The Senate Republicans have made it clear they have no principled objection to bailouts. As The Freeman editor Sheldon Richman pointed out, if they’d been motivated by free market principle, they would have just refused a bailout–period. But instead, they demanded a rewrite of the House version because it wasn’t tough enough on auto workers. (Free Association blog, Dec. 13, 2008).
Richman cited a Wall Street Journal editorial of the same day that celebrated the extortion as “Mitch McConnell’s Finest Hour.” Shocked? I didn’t think so.
What’s really amusing is the WSJ editors’ obliviousness to their own self-contradiction. Using the bailout as leverage to extort lower wages, in WSJ parlance, is “reform” and “discipline.” See, it was all about making auto workers “show they were serious about making Detroit competitive again.”
No bailout will ever restore the car companies to profitability without a restructuring. Yet an explicit UAW goal is to use the bailout to avoid any such thing. The union and their Democratic protectors want to avoid the discipline that a bankruptcy could impose under Chapter 11.
On the other hand, imposing discipline on anybody besides auto workers is blackmail. A bailout, the WSJ complains, “would also give environmentalists huge leverage over the cars Detroit builds, a power they and Democrats have wanted for decades.”
And the senior executives were mentioned in the WSJ editorial only as victims: “the long line of Detroit executives… caving to the UAW…”
As Dean Baker pointed out in regard to a similar Washington Post celebration of the wage cuts,
For some reason, the Post attaches enormous importance to reducing the pay of auto workers who earn $28 an hour. It shows no comparable concern for reducing the pay of auto industry executives to parity with their foreign competitors. (The top executives at Toyota, Honda, and other successful companies get paid in the neighborhood of $1-2 million a year. Unlike their U.S. counterparts, they don’t get paychecks in the tens of millions of dollars even in the best years.) The Post has also never felt the need to insist on large pay cuts for Wall Street executives even though their banks are now wards of the state. (Beat the Press blog, Dec. 20, 2008).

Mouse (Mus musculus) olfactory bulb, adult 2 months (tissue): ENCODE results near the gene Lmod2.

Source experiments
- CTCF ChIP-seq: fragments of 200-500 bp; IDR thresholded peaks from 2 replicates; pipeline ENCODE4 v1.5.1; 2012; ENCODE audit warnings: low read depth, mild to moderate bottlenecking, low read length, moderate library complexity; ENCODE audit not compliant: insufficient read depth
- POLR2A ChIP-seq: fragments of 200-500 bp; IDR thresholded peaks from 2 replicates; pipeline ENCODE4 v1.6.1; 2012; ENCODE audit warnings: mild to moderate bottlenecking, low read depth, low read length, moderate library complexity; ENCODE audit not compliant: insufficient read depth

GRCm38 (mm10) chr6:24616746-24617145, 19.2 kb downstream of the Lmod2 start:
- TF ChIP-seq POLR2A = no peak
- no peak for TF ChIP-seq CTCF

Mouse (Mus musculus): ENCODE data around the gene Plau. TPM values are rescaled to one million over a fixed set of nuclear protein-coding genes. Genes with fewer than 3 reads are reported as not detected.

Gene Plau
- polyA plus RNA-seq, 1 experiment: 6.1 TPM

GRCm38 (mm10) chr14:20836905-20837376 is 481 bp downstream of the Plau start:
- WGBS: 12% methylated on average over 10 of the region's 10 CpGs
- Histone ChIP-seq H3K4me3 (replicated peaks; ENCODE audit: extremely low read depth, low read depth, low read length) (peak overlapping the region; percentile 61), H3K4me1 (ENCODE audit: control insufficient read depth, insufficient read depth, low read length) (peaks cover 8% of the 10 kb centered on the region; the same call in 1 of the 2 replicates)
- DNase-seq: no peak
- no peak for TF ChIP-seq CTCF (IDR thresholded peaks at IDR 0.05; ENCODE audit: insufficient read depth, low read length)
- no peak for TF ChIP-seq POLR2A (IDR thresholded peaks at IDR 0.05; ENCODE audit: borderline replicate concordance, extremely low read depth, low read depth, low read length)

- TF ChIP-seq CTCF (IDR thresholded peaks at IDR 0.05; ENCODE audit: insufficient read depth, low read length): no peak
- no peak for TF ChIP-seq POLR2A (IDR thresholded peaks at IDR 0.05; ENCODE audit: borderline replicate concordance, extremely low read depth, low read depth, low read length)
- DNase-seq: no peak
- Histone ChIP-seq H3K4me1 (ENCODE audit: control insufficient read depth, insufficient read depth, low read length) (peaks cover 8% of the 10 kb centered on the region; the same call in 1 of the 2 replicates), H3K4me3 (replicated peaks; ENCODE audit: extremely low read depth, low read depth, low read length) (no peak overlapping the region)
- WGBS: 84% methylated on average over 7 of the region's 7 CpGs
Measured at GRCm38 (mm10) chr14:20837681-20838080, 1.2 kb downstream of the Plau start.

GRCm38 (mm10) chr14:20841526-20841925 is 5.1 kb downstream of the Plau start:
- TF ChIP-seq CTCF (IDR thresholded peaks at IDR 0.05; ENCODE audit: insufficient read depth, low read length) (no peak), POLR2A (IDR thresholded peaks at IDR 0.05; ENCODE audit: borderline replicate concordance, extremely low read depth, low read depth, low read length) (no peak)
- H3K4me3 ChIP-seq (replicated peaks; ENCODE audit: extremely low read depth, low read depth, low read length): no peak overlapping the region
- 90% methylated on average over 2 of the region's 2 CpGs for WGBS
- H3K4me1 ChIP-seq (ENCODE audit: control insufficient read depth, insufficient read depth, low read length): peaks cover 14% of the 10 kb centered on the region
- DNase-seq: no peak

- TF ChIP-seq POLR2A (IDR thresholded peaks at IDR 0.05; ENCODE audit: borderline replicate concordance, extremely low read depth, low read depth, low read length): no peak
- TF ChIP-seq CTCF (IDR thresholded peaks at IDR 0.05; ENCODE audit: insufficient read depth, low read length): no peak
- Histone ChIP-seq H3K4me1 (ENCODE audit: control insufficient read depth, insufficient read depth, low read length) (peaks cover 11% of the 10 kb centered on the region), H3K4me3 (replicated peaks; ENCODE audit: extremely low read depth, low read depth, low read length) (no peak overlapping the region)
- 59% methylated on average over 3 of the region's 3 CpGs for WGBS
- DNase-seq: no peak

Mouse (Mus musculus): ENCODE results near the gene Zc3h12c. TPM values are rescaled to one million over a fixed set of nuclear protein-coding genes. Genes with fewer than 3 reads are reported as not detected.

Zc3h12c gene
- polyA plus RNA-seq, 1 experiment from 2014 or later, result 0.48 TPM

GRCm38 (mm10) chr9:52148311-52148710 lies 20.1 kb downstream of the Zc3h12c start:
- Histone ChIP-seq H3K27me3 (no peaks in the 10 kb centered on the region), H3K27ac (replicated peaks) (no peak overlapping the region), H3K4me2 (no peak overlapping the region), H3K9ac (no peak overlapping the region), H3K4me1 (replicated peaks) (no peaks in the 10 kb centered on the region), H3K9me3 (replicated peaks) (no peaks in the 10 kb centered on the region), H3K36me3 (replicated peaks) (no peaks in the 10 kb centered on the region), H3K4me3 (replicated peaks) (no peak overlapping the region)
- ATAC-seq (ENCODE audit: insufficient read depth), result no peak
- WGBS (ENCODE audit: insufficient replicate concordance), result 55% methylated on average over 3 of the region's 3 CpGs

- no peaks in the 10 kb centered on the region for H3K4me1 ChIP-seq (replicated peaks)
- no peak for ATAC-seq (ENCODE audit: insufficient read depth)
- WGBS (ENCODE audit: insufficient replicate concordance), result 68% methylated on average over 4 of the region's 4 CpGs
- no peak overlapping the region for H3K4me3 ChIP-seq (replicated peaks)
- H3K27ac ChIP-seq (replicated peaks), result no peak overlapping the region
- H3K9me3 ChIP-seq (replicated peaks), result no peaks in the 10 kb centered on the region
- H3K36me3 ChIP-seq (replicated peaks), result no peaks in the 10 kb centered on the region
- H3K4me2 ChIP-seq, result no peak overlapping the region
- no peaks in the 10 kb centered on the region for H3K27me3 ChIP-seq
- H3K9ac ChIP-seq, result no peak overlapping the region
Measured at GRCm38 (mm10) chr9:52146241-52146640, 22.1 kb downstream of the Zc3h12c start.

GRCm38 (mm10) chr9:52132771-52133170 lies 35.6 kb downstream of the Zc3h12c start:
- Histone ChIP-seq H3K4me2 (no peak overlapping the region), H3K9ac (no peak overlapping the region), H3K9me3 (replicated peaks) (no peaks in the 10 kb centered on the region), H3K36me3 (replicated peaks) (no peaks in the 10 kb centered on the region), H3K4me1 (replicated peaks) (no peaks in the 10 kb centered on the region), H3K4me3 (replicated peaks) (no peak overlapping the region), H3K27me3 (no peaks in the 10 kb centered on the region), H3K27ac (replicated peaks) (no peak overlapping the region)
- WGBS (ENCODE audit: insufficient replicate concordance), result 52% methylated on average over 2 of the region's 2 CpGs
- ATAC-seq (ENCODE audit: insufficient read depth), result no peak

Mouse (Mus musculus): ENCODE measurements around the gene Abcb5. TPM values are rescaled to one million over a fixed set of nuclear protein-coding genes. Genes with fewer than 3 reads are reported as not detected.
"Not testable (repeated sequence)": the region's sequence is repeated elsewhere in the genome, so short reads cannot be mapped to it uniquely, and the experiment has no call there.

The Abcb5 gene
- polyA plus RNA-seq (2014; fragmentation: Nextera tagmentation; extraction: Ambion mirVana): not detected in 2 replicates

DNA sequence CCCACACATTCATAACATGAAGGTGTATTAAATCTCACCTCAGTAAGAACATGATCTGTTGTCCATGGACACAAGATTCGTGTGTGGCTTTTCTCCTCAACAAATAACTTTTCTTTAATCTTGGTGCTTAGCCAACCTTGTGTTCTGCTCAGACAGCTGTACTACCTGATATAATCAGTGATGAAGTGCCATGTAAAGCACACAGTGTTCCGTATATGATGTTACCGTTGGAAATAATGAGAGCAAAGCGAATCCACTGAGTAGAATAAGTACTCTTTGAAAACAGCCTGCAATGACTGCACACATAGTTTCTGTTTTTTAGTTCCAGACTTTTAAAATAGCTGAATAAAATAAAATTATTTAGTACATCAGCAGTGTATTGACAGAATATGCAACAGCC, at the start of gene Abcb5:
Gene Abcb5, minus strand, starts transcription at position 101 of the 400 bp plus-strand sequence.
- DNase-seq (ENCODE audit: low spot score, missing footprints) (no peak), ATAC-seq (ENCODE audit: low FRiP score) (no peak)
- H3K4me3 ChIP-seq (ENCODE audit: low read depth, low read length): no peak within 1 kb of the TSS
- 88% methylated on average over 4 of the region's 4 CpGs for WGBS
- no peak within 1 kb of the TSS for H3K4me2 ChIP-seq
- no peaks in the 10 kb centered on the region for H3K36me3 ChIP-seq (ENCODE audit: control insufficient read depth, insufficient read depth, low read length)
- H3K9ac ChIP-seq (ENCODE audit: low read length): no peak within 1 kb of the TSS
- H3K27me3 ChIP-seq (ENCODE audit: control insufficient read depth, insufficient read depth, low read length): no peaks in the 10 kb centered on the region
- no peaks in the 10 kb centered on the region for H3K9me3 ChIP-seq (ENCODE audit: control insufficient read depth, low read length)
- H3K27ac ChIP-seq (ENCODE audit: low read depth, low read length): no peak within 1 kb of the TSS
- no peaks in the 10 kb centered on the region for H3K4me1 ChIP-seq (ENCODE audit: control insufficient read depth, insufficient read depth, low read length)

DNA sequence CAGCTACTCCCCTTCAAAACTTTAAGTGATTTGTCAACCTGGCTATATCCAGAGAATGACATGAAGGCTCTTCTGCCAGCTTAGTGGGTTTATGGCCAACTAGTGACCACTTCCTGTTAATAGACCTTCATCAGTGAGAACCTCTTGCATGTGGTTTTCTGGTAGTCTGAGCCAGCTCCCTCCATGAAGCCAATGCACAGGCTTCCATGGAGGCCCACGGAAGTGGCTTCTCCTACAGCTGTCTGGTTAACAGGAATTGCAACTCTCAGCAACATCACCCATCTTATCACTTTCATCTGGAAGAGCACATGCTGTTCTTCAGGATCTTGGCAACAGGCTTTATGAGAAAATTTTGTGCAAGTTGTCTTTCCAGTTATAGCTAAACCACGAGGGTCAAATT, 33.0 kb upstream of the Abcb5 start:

And with all that talk of “restructuring” for “competitiveness,” any talk of changing the Detroit dinosaurs’ business model was notable for its absence. As Bill Wadell and Norman Bodek described it in The Rebirth of American Industry, the Alfred Sloan management accounting system treats inventory as an asset, and labor as the only signficant direct cost. So despite all the lean talk and the superficial adoption of lean methods on the shop floor, GM still produces cars to sell to inventory without regard to current orders for them, and treats human capital as a variable cost to be downsized whenever business fluctuates. But management salaries are treated as a fixed cost, and swept under the rug through the practice of “overhead absorption” (incorporating them into the price of the cars sold to inventory, so they are magically reclassified as an asset).
So there you have it. In what passes for “free market” thought among Republican politicians and neoliberal hack journalists, “restructuring” is good if it means rolling back union wages and benefits, but bad if it means abandoning the gas guzzling business model that put Detroit in the tank. Government-imposed discipline is good and pro-market only if it’s aimed at labor, and not capital or management.
More generally, I think this highlights the problems of equating “capitalism” to “the free market.” In neoliberal orthodoxy, supposedly, labor and capital are just coequal “factors of production.” So why name an economic system after one of the factors of production, in particular? What we’re seeing is that, beneath the ideological veneer of “free contract” and all the rest of it, some “factors of production” are more equal than others. That’s why, when Costco pays its workers above-average wages for the retail industry, business analysts squirm with the same undisquised moral disapproval that some people reserve for diamond-studded dog collars. But when a Bob Nardelli or Carly Fiorina gets a retirement package worth tens or hundreds of millions, after gutting their companies to massage the quarterly numbers and game their own bonuses and stock options, that’s just the way “our free enterprise system” rewards them for “the value they created.”
What the politicians and journalists are for, behind all the “pro-market” rhetoric, isn’t the market at all. It’s the interests of capital.
What we need is the genuine article: a free market without special privileges or artificial scarcity, without subsidies and corporate welfare, and without market entry barriers and other protections against competition. Of course, if we had that kind of free market, there wouldn’t even be a General Motors.